Can Generative AI Replace Your Lawyer?

Can Generative AI Replace Your Lawyer?

The emergence of ChatGPT and other similar programs in recent years has revolutionised the tech space, prompting questions and concerns about whether generative artificial intelligence (‘AI’) has the potential to replace human professionals. It was reported in March 2023 that the newest update of ChatGPT could pass the United States bar with a result that would place it in the top 10% of law students. With results like these, many people are asking if AI can replace your lawyer. In this article, our commercial law team will explore the capabilities and limitations of generative AI in the legal profession.


You have likely heard of ChatGPT, Bard by Google and Bing AI. They are the most accessed text-based generative AI available on the internet and are becoming increasingly sophisticated as they advance at an unprecedented pace. Chat GPT has over 100 million unique users and nearly 1.5 billion visitors per month. Generative AI is quickly changing how we live our lives, and revolutionising how we work.

Generative AI is relatively simple to use. You type in a prompt, such as a request or question, and the generative AI provides a coherent and relevant response that mimics human-like text. Generative AI is trained on vast amounts of text data from the internet, which it uses to collate information and identify key elements or patterns in human text. It then uses this information to answer the prompts given to it. Generative AI has the ability to translate languages, summarise or paraphrase text, create programming code and create written content, such as stories, blogs, reports and documents.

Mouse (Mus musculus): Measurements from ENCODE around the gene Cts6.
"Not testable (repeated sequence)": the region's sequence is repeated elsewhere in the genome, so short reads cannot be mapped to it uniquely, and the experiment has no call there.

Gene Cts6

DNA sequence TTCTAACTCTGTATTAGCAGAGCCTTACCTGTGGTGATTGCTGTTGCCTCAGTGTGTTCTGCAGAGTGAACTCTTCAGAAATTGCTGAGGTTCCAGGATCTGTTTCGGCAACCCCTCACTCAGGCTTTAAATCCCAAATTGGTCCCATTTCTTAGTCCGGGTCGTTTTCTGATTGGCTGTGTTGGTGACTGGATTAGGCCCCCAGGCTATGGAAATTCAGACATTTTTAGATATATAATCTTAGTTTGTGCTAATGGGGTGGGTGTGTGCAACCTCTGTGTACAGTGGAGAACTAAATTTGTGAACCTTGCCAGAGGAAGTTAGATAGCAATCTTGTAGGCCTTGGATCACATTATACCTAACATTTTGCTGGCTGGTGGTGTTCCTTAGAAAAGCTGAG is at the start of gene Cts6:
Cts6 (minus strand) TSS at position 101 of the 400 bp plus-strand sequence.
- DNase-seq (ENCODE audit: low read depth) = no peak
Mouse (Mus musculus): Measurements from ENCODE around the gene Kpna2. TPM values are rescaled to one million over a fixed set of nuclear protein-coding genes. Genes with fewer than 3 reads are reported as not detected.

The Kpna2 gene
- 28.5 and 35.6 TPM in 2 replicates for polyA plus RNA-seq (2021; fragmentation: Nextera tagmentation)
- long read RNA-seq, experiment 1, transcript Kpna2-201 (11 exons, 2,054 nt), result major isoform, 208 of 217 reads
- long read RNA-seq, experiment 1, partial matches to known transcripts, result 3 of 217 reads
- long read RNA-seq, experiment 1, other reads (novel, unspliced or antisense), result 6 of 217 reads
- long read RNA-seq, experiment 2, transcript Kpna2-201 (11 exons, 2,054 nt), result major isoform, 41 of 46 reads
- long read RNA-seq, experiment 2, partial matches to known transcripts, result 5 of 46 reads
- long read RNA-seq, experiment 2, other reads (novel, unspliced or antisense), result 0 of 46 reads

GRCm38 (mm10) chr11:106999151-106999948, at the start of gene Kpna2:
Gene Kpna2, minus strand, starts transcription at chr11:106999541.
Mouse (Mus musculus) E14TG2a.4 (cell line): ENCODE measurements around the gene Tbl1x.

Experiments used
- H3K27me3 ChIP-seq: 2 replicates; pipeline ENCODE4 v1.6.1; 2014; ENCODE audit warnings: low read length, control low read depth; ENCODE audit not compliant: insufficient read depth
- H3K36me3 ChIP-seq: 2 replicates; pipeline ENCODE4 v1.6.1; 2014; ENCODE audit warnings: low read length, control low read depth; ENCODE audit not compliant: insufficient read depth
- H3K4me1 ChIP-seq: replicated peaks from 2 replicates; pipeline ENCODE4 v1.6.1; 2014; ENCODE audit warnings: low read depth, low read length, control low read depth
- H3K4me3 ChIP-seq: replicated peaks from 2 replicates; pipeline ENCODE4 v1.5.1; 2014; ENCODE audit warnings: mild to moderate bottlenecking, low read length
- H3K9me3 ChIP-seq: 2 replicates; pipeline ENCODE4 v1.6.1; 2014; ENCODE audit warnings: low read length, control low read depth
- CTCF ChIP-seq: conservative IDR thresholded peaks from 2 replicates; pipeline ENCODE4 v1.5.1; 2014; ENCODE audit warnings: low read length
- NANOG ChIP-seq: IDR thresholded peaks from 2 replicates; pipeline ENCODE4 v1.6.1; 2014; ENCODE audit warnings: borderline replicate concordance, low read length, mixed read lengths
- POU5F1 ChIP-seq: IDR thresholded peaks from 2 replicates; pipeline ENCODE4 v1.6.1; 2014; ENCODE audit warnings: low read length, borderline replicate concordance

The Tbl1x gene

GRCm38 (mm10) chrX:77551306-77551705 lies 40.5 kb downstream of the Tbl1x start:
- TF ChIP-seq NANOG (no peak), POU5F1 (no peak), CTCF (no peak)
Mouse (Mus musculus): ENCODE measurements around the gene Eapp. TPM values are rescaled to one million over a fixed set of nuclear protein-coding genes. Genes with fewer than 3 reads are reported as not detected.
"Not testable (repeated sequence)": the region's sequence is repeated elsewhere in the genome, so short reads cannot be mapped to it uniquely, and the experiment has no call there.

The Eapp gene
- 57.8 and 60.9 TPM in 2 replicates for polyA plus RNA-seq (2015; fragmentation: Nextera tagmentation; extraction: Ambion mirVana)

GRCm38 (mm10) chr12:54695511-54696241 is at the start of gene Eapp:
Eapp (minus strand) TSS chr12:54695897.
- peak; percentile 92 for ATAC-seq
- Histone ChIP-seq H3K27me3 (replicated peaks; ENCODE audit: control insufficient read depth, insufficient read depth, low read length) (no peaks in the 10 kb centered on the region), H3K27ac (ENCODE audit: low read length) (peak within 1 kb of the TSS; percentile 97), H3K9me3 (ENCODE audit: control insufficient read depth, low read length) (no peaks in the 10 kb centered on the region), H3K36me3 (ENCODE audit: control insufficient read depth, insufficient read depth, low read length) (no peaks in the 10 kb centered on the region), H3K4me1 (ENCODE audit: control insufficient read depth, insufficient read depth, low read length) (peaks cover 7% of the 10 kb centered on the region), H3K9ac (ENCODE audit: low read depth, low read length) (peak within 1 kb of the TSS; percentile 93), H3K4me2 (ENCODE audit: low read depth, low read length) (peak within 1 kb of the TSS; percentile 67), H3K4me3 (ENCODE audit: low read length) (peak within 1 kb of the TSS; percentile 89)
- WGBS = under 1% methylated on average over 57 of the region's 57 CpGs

AI is disrupting many industries and the legal industry is no exception. There are many ways AI can be incorporated into law firms to assist lawyers and increase their productivity. At a basic level, AI can be utilised to enhance document management, making it more efficient to save, store and locate legal documents as it can quickly analyse a large volume of data in seconds. Similarly, AI can be used to assist in legal research, which is a time consuming task for humans, but it takes AI seconds to search and summarise relevant laws. It can also be used to automate the drafting of documentation, allowing lawyers more time to focus on complex drafting and the nuances of each matter. If used correctly, AI has the ability to increase productivity and reduce the amount of time spent on administrative tasks.

That said if you ask ChatGPT whether it can draft legal documents, it will tell you it can help provide templates, explanations and guidance on the required content and structure of a legal document but warns that it is not a substitute for legal advice and cannot provide legal advice tailored to your situation or jurisdiction. This is a warning that should be taken seriously, as there are many pitfalls of utilising generative AI.


ChatGPT, Bard by Google and most other generative AI provide a disclaimer below the search bar, reminding users that they may produce inaccurate information. It should also be noted that ChatGPT’s database of sources is limited to what was published on the internet up until September 2021, and it does not have access to real-time information. Meanwhile, Bard by Google can access the internet in real-time but cannot distinguish the quality of sources online, which may result in it using inaccurate information.